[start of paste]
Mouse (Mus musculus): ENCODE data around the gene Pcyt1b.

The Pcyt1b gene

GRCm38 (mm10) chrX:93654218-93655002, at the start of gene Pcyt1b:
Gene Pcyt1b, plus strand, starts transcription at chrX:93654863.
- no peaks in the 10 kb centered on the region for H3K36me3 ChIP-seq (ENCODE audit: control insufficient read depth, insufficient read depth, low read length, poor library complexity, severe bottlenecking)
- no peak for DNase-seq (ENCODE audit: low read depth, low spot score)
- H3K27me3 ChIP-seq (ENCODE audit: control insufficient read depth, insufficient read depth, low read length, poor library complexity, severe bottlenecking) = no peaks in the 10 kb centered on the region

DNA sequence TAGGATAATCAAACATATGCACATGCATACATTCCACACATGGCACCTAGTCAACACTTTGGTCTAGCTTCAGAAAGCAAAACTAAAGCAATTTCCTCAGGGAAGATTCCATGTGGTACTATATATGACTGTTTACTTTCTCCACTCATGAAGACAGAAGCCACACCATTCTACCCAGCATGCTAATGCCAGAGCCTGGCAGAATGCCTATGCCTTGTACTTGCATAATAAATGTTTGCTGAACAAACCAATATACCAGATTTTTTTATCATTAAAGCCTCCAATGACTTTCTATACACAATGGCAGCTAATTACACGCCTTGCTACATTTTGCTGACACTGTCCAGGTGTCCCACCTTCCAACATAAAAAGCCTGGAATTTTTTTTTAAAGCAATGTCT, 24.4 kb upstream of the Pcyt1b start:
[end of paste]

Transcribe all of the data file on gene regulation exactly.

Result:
Mouse (Mus musculus): ENCODE data around the gene Pcyt1b.

The Pcyt1b gene

GRCm38 (mm10) chrX:93654218-93655002, at the start of gene Pcyt1b:
Gene Pcyt1b, plus strand, starts transcription at chrX:93654863.
- no peaks in the 10 kb centered on the region for H3K36me3 ChIP-seq (ENCODE audit: control insufficient read depth, insufficient read depth, low read length, poor library complexity, severe bottlenecking)
- no peak for DNase-seq (ENCODE audit: low read depth, low spot score)
- H3K27me3 ChIP-seq (ENCODE audit: control insufficient read depth, insufficient read depth, low read length, poor library complexity, severe bottlenecking) = no peaks in the 10 kb centered on the region

DNA sequence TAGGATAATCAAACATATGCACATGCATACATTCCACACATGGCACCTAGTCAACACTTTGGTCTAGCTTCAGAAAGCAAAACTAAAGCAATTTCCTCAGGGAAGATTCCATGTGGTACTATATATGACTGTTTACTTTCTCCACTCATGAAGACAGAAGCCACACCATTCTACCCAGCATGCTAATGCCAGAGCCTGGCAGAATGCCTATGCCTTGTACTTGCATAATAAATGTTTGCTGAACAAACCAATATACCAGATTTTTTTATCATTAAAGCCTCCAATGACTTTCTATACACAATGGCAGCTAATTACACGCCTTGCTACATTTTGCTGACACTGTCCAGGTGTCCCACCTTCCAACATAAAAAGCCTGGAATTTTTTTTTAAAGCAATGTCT, 24.4 kb upstream of the Pcyt1b start: